Through the writing process as part of the development of our new Retraining the Standardbred: Track to Hack course, I’ve had the opportunity to really step back and think about what the key ingredients have been in successfully retraining so many ex-harness horses over the years.
If I had to put it down to the most significant factor above all others, it would undoubtedly be this: when I ride better, my horse performs better. It really is just that simple.
That’s right; no fancy extra gear required to get that horse to shift from giraffe-mode to working kindly into the contact. No technical hoo-ha training philosophy to get the horse to bend correctly through those corners. Just a waving of the white flag and commitment to take a warts-and-all look at what I’m doing in the saddle.
A green horse will be vulnerable to the subtleties of its rider’s position and lack the coordination to balance both itself and its rider. Given this, the responsibility falls on the rider to make the horse’s job achievable through the foundation stages, by being mindful of how their tendencies and weaknesses may impact upon the horse.
For example, if I’m going around and having a particularly sticky ride, I know I need to stop worrying about my what my horse is doing and focus on my body and how I’m contributing to the discord.
To do this, I go through all the usual checks to make sure I’m centered in the saddle. I’ll feel for evenness in weight distribution to each side of the saddle, push down into my heels to really lengthen my lower leg and make sure my eyes are looking ahead, I’m not leaning forward and my core is relaxed and pliable enough to move with the horse and direction I’m travelling in.
I then concentrate on good deep breathing, maintaining a consistent connection with the bit through my hands (a steady outside rein is key) and giving my horse very deliberate aids, so there is absolutely no confusion or mixed messages. Timing the application and removal of aids is also crucial.
It might sound a little simplistic, but really that is it. I find shifting myself into the best possible riding position and making a concerted effort to communicate effectively and clearly with my horse is all it takes to see a dramatic improvement in my horse’s output.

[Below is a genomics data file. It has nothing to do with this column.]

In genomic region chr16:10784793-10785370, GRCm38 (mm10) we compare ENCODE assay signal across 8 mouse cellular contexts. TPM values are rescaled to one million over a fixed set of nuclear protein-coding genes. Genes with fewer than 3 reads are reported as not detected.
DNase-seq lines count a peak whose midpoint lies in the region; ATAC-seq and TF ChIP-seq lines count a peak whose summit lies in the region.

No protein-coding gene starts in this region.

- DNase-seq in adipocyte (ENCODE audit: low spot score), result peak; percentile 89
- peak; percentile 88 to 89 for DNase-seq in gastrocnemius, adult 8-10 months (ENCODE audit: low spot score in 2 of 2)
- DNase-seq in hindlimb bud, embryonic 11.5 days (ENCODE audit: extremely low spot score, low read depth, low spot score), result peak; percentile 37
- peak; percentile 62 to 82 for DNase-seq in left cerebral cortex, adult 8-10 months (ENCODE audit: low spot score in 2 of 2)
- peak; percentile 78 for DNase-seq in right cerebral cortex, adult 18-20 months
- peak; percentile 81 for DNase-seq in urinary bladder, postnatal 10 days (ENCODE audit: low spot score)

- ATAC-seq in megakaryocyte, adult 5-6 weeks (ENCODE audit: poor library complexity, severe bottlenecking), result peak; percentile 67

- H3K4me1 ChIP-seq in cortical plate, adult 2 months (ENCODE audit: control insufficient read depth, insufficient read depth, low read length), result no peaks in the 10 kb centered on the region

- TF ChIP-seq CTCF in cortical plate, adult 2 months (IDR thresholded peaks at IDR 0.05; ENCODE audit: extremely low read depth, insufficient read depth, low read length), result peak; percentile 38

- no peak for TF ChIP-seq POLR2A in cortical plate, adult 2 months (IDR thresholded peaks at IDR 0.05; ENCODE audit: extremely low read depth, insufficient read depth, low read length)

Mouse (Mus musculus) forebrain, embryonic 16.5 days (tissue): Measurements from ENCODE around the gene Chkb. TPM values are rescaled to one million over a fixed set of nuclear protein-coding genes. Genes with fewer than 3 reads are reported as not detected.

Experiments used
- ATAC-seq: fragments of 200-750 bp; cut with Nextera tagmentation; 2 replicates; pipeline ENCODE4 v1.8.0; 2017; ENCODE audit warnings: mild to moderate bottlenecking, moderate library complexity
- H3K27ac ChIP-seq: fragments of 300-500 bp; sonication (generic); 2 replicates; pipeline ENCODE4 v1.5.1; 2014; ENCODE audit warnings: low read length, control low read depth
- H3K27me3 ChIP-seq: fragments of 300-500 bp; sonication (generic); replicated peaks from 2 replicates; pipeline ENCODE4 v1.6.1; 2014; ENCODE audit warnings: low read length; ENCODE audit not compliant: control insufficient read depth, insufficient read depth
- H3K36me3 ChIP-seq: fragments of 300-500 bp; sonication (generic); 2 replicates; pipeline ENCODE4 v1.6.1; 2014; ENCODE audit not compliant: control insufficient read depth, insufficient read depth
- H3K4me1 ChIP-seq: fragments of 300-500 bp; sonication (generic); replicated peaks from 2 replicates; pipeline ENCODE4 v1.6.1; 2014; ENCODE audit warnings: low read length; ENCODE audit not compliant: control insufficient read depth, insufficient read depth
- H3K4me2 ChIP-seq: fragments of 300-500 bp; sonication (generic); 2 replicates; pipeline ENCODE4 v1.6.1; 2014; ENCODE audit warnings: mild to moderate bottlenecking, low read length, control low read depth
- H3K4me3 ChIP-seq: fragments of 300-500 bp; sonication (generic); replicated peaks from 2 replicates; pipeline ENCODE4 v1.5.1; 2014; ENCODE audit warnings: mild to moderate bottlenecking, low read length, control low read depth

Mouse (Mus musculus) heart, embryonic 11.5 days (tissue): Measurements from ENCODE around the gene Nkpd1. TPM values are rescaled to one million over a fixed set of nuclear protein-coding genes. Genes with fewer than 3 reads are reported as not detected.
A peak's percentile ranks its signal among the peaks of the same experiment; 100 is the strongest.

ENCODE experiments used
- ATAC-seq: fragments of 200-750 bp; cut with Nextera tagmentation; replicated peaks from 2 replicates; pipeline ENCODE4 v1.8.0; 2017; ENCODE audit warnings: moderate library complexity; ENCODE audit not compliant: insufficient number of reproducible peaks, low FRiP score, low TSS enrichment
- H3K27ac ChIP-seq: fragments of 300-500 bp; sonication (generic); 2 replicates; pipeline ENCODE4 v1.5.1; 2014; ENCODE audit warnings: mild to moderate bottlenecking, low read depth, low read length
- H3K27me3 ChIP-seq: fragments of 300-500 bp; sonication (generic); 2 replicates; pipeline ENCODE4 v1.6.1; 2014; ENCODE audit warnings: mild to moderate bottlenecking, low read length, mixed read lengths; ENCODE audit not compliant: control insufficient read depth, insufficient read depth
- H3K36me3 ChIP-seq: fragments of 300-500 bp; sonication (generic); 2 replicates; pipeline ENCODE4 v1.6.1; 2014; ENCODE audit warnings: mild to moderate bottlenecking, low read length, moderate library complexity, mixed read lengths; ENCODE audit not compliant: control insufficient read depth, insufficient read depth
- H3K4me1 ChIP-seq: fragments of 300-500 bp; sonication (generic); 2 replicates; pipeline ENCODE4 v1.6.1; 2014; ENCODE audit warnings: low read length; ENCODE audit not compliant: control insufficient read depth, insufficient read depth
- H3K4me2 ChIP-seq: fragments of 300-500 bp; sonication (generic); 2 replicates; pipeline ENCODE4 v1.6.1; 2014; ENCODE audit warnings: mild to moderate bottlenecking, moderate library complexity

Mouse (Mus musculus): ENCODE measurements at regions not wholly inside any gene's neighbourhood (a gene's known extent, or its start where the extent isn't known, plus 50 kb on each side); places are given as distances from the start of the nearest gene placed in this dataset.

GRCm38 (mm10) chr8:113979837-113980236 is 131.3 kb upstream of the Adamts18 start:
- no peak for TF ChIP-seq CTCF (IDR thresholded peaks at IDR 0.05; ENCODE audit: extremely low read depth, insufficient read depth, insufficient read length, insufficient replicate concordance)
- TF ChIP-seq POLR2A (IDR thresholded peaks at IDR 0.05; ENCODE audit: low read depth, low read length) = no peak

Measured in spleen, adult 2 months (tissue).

If you think about it, it makes sense. A horse cannot go straight if its rider is askew. A horse cannot flex correctly if the rider does not hold consistent contact. If the rider starts to lean forward, throw the reins away and kick erratically to encourage the canter, this is essentially sacrificing a good riding position in a grab for an upward transition. Ironically, doing this is only going to shift the rider into such an unbalanced seat that the horse becomes burdened and physically unable to coordinate themselves into this shift up a gear.
Correct riding technique can have such an immense positive effect on your horse.
This is why we have included an entire core section – complete with a self-assessment sheet, detailed position guide and expert video discussion – in our online Standardbred Masterclass course; our horses are reliant on us to give them every opportunity to work uninhibited and with freedom of movement.
Around this resource, you can do several things at home to ensure you’re able to accurately assess your position, so you can become aware of any inconsistencies. Filming yourself ride is a pretty easy one for the modern, tech-savvy horseperson. Asking an experienced horse friend to watch you ride and provide you with honest feedback is another. Checking in every now and then with a professional coach is also a fantastic investment in your continual progress and overall success with your Standardbred.
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